Scandinavian journal of caring sciences 2017 02 03() doi 10.1111/scs.12405
The effectiveness of communication can be defined in terms of one of its outcomes: the uncertainty that it eliminates. Clear unambiguous communication is important for the parents of children to help them understand problems, explore alternative solutions and help make decisions. Persistent uncertainty is known to produce anxiety, unpredictable responses, emotional distress and poor quality of life. The uncertainty experienced by parents is one indicator of quality in the healthcare system which could have diagnostic and predictive value.
To assess the uncertainty experienced by parents of children with chronic conditions in the United Arab Emirates (UAE).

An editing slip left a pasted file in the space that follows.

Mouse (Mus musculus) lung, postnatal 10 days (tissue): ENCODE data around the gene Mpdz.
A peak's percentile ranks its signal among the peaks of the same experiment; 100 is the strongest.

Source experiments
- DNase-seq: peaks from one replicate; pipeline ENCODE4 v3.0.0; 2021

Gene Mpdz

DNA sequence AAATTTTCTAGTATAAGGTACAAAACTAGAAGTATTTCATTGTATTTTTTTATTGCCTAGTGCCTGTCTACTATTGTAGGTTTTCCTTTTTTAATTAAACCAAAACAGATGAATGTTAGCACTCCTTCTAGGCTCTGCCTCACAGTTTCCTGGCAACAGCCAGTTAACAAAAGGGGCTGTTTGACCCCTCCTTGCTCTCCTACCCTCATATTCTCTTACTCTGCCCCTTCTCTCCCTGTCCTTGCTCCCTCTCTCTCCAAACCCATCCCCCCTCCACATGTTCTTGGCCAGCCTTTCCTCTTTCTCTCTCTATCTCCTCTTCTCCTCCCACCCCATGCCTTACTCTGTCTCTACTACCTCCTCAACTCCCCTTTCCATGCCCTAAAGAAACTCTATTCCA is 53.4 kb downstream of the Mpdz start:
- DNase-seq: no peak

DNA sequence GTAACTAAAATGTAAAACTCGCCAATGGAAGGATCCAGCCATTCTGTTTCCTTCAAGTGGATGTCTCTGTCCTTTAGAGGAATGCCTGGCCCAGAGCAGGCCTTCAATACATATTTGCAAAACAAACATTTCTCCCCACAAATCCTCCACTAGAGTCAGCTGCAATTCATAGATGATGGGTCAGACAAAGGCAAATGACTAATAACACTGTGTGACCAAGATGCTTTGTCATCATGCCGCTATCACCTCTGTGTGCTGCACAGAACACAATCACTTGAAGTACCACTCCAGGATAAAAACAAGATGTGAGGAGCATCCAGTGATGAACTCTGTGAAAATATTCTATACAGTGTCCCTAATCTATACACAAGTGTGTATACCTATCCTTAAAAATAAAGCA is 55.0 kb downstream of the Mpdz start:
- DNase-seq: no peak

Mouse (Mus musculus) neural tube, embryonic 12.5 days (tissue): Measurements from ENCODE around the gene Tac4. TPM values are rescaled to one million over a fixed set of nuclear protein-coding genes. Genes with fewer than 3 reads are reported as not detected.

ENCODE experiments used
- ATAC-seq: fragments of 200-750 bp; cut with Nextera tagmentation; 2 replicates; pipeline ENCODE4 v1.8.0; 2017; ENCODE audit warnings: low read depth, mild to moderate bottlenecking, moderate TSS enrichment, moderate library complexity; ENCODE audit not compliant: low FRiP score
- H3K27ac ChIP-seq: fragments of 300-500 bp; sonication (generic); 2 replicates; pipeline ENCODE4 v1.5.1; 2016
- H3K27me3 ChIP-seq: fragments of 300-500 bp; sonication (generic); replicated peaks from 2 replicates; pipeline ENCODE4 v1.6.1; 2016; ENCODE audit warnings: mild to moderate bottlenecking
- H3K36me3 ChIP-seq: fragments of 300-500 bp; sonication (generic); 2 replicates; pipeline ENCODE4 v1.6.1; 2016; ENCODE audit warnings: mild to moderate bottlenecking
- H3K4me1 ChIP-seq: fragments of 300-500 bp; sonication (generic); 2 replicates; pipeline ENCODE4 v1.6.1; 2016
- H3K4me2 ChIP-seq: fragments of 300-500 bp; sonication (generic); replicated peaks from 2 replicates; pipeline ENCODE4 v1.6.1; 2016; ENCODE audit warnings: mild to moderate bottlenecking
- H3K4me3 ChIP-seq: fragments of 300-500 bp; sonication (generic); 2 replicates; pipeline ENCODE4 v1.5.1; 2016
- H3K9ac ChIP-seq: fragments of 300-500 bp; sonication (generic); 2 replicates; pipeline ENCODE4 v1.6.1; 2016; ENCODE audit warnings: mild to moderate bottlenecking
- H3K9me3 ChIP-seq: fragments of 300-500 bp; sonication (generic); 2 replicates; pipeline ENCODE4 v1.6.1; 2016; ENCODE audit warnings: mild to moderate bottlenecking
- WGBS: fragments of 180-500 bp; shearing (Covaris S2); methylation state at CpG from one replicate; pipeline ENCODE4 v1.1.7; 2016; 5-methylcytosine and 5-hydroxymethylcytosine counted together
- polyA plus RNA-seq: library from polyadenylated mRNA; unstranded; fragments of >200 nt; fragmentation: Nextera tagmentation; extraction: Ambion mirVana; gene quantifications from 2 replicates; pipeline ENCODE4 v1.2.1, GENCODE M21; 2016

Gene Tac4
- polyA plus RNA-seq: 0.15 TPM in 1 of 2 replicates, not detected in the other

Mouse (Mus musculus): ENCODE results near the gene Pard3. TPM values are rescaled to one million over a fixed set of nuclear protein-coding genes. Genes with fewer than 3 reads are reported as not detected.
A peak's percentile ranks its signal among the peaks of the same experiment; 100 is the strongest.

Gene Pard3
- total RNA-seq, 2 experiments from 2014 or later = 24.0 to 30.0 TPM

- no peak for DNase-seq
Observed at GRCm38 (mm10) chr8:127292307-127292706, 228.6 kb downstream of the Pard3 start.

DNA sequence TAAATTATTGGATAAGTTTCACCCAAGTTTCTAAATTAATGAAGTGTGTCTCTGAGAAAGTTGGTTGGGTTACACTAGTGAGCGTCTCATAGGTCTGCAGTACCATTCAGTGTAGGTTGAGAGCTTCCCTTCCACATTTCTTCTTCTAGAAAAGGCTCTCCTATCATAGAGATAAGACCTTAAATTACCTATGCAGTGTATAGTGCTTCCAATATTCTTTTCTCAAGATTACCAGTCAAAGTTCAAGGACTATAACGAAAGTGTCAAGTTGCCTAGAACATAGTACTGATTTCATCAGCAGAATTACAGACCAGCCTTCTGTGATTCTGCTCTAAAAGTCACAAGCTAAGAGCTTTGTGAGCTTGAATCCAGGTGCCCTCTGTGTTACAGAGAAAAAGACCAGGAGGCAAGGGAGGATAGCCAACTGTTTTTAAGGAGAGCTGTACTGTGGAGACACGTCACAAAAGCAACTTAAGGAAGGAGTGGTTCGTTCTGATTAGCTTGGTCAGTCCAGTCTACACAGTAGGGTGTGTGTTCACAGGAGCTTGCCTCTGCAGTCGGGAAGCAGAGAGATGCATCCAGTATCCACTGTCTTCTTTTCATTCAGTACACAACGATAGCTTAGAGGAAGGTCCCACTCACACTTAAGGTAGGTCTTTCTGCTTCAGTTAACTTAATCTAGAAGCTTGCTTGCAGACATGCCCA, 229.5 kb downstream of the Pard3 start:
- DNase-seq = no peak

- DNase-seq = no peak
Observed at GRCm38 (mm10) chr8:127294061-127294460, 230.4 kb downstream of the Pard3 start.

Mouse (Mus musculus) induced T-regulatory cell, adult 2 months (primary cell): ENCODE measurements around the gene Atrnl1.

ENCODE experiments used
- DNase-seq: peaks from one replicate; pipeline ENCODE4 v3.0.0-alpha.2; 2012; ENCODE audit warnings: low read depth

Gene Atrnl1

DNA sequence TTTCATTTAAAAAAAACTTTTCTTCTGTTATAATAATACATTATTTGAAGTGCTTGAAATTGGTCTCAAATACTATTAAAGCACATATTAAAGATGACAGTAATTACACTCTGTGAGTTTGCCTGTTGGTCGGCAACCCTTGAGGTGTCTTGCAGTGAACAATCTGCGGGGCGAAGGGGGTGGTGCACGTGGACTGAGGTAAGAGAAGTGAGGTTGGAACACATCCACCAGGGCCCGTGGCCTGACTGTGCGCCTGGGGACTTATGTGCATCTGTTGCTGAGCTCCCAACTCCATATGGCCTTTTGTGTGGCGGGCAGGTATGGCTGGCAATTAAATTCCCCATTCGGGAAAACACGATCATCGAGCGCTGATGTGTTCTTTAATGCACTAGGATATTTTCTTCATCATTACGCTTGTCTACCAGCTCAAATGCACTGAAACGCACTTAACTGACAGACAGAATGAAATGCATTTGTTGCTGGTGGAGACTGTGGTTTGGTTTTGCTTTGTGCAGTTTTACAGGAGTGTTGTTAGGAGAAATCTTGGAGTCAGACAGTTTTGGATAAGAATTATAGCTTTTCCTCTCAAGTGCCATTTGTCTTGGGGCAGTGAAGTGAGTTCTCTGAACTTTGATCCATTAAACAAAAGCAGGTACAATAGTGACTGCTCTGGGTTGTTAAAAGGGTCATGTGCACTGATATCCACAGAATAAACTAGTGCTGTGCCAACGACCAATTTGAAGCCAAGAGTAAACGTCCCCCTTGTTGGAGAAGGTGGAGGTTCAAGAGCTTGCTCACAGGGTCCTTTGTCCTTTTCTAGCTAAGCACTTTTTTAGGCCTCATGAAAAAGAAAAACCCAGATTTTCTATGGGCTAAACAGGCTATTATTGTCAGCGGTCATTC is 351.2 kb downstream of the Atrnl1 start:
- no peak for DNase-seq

An exploratory descriptive, cross-sectional design was chosen across different sites in the UAE.
Data were collected from parents accompanying children receiving treatment either as an inpatient or outpatient, using the previously validated, culturally adapted ‘Parent Perception of Uncertainty Scale’ (PPUS).
Most study participants experienced moderate or high levels of uncertainty. Parents who did not speak the local language, whose child was less than 1 year old or who was acutely ill had significantly more uncertainty than others, as did those parents whose child was approaching adolescence and puberty.
As only 5% of all participants reported low levels of uncertainty this should be of major concern as both an indicator of the quality of communication between health professionals and parents, and of the adverse health effects and poor quality of life experienced by parents of patients with chronic illness.